We slow to a halt. JimmyK jumps up and starts organizing our set ups.  Me, I am still half in a trance from the ride, and must appear quite useless to him.  I finally jump up to assist with worms on hooks.  We banter back and forth about who will catch the bigger fish, who will catch the smallest, the most, and who is overall the better angler. We are fishing two poles each, which may cut down on the relaxation part of this adventure. Four lines in the water.  We get situated in our respective Captain’s chairs, JimmyK starts the troll motor, and we wait.

“Ping! Ping!” JimmyK has a fish on. 

“I think it’s a good one” He announces under his breath.  He quickly reels up to discover a Drumfish on the end of the line. 

“Hmmm.  Nice Drumfish ya got there, JimmyK.”084

“Yeah, well you better pull yours up now.” He smirks.

“Ping! Ping-ping!” I, too, have hooked a Drumfish and start reeling fiercely. He barely gets his off the hook, before hooking another, and another, and yet another.  Me too.  We are smack dab in the middle of a Drumfish school, and they are hitting hard.

Since we don’t eat them, this is all about warming up for the ‘good stuff’.  I’ve brought a dozen or so to the boat now.  So has he.  “I’m tired of this catch and release Drumfish action.  Where are the Walleyes?”  We will have to move and find them.

Suddenly I notice something out of the corner of my eye.  This isn’t the first time I’ve seen it, but it is the first time that I’ve seen it getting so close.  A grayish mound, rising up out of the water heading toward the boat, then sinking back into the water and completely disappearing. And there it is again.  And another.  And, another, right out in front of me.  They actually appear confrontational!  What do they want to do—challenge the boat?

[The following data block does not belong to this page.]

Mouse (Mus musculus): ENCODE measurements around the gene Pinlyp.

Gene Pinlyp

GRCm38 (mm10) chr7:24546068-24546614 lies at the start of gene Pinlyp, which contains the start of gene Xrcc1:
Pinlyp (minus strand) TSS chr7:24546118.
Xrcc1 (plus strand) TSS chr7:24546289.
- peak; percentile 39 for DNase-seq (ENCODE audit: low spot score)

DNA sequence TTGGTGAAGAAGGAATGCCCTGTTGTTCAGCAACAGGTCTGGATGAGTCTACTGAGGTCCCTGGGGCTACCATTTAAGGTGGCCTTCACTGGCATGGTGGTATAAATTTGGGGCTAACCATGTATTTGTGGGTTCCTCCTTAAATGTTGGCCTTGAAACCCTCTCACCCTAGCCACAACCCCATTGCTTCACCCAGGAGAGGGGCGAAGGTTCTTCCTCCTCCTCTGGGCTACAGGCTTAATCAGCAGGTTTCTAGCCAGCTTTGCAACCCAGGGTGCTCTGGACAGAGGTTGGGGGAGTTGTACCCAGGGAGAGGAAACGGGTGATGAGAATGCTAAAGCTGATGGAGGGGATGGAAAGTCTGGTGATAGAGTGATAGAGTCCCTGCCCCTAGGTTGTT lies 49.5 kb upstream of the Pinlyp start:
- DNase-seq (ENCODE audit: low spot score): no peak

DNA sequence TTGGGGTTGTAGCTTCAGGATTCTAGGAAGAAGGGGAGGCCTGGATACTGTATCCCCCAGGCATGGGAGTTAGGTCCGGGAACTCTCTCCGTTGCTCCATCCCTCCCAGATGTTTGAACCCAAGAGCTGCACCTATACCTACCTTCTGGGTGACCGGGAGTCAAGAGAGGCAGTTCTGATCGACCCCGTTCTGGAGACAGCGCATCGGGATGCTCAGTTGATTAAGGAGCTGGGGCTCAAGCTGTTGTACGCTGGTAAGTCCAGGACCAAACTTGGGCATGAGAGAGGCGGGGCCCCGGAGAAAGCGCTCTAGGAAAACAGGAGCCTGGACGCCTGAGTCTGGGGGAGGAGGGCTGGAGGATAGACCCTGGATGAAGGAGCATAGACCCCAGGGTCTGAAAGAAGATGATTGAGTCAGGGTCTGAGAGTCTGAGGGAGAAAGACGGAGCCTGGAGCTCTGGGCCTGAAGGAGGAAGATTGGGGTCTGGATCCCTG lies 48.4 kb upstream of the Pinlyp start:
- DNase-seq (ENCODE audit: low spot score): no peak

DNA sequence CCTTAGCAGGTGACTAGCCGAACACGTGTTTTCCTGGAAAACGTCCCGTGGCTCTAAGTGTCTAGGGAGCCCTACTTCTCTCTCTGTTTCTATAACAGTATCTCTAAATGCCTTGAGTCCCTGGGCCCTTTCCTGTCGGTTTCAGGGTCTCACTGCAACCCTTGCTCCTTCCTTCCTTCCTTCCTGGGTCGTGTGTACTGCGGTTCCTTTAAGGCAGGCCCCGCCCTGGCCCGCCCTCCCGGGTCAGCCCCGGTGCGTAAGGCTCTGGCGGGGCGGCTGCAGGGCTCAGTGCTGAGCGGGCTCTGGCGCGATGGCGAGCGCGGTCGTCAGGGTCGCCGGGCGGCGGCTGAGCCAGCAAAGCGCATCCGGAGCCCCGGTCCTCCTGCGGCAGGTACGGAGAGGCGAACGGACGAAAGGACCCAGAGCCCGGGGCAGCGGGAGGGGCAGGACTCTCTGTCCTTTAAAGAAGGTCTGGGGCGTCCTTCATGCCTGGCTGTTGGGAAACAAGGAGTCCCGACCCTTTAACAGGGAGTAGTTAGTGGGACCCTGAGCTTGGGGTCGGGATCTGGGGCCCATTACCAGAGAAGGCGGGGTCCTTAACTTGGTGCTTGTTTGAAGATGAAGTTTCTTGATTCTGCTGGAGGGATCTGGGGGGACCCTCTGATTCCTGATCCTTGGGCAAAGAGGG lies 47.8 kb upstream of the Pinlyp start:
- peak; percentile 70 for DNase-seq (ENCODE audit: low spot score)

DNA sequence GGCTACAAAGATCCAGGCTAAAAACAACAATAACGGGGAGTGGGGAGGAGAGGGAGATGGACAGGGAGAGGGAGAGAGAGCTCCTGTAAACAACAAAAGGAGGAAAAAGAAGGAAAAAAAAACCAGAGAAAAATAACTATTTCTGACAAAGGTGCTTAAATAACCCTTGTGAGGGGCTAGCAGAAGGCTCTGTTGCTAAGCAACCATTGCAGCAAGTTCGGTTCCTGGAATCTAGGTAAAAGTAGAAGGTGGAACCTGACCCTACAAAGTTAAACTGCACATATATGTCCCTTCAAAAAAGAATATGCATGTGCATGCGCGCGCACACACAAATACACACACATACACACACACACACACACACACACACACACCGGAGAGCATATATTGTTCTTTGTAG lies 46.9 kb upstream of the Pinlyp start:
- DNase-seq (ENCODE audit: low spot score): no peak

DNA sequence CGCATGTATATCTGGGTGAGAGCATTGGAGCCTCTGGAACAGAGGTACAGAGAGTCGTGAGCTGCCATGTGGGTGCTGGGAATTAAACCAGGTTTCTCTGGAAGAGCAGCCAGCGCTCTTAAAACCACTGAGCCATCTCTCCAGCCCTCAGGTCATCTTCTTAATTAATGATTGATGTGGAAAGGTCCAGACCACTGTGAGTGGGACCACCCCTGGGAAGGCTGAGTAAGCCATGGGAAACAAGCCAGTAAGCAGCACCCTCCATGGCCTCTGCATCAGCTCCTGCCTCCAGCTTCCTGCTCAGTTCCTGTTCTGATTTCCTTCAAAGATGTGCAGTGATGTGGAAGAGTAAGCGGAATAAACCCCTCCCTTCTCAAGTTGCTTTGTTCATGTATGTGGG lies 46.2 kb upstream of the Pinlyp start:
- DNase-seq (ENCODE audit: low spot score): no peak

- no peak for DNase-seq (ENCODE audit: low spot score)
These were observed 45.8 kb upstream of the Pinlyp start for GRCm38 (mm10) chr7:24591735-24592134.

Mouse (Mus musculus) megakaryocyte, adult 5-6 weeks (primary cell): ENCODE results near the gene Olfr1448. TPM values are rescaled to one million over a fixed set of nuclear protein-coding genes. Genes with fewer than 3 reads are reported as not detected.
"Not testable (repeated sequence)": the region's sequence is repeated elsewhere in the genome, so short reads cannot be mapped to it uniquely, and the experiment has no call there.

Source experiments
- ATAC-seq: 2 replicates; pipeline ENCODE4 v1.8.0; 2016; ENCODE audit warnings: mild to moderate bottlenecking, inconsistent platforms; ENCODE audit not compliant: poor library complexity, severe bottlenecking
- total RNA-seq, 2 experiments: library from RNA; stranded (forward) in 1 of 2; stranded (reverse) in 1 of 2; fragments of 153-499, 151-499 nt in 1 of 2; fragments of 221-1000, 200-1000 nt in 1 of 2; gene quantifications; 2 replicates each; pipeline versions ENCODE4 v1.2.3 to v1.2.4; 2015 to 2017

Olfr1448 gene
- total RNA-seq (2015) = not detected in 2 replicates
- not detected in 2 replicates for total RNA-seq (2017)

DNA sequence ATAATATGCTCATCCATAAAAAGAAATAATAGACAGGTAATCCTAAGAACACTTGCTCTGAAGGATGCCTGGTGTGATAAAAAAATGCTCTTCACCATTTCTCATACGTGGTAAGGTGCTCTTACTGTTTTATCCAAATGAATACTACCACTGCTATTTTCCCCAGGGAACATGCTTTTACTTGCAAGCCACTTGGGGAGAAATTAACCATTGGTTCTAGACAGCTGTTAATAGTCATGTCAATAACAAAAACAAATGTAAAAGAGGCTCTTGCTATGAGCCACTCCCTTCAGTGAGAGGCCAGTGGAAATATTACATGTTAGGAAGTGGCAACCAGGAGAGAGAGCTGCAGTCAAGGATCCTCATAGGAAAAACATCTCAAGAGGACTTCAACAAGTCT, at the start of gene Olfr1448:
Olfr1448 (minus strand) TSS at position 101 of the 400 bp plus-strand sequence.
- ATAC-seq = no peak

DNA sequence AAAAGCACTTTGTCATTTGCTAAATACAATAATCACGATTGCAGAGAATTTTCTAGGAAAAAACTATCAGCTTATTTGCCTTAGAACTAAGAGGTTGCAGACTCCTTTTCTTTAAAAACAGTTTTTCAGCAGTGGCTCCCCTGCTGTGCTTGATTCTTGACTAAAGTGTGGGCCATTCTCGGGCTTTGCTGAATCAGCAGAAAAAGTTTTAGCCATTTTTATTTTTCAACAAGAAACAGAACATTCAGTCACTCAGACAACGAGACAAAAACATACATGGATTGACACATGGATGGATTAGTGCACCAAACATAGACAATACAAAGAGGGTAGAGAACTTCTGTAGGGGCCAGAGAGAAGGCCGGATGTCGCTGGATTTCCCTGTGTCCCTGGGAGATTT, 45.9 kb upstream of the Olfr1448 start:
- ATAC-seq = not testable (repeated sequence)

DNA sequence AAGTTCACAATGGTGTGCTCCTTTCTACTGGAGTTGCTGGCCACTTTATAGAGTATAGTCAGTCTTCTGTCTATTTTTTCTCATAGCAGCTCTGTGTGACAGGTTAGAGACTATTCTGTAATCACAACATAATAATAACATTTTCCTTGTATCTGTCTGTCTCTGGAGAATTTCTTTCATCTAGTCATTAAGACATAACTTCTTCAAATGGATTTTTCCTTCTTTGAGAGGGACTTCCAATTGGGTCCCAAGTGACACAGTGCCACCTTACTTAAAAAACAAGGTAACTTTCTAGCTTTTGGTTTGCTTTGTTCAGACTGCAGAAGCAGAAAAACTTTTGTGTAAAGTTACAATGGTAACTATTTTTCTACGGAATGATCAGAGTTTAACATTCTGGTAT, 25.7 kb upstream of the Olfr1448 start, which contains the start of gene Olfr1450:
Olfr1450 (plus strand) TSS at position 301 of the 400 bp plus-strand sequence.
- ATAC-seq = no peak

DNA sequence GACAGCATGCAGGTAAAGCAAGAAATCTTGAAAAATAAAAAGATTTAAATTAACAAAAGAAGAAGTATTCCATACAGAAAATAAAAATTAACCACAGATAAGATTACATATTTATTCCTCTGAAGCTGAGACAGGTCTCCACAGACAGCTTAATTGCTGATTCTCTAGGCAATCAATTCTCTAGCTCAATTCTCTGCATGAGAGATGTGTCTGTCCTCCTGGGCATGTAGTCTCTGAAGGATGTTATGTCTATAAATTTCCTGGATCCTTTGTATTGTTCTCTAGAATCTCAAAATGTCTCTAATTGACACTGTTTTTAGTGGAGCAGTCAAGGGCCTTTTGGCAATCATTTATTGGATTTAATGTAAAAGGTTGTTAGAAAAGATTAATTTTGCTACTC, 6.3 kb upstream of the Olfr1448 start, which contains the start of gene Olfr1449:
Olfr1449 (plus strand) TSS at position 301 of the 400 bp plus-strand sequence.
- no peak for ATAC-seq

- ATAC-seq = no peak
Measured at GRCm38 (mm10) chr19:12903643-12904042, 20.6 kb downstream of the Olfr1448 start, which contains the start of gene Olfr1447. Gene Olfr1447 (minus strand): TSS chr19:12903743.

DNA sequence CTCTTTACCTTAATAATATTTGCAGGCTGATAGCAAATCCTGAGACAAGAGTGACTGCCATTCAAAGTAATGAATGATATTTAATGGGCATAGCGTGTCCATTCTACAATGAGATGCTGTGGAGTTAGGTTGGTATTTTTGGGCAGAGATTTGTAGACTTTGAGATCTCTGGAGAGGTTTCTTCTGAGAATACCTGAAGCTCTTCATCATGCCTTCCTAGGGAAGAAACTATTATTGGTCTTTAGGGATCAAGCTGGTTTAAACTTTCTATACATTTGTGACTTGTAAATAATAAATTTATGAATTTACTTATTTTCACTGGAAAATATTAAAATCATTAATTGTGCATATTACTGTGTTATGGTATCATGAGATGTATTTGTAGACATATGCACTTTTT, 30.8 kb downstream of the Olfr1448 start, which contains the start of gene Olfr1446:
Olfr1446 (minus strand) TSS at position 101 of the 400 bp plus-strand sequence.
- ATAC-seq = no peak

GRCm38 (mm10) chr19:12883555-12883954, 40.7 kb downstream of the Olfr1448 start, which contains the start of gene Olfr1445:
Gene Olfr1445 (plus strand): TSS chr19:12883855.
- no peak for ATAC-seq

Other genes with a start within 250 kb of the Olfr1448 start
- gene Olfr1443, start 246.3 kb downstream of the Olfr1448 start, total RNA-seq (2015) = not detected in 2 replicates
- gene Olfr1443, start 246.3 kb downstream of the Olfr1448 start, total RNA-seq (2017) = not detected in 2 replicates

“JimmyK!  Those aren’t Skipper Jacks are they?   What are they?” 

“Those are Oahe Carp.  Guess they are starting to spawn.  Wow, that was a big one!” he responds.  The carp are swarming around our boat, getting up close and challenging the vessel. They have to be 20 pounds or more.  Their heads look like big grey boulders rising up out of the water.  A group of them could easily rock the boat if it was their mission.

Maybe it is.  The Drumfish stopped biting.

“JimmyK, this is really creepy.  God, what if we hook one?”  One comes up along the side of the boat, almost touching, then vanishes into the deep water.  We are at about 22 foot deep, and about 100 yards out from shore.  Gray mounds are rising up from the top of the water as far as I can see.  They are surrounding us.  One comes barreling straight for the front of the boat.  What is it planning to do?  Ram us?

“Well, they’re just curious.  But they are definitely scaring away the rest of the fish so let’s try moving.” He says, and starts up the motor.  Off we go, leaving swirls of territorial predators behind.